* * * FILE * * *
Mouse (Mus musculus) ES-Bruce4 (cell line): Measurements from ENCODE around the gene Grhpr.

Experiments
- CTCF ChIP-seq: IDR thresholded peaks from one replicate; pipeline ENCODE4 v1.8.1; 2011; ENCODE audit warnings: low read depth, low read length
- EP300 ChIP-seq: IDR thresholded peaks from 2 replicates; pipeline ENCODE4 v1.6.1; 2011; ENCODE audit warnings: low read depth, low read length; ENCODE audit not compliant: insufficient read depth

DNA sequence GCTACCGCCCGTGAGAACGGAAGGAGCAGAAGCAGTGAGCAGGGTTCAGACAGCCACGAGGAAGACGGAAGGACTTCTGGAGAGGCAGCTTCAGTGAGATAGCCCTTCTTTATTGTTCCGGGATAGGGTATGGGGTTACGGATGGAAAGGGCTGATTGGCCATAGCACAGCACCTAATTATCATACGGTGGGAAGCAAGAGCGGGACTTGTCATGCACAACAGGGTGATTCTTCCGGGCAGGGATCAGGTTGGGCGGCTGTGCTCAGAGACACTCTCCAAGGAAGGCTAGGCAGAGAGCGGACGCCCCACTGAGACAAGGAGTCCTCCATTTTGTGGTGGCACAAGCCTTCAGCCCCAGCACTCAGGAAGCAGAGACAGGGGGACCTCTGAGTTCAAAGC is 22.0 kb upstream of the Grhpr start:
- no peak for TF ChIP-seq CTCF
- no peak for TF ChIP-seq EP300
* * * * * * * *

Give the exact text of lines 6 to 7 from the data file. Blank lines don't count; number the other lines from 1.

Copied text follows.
- no peak for TF ChIP-seq CTCF
- no peak for TF ChIP-seq EP300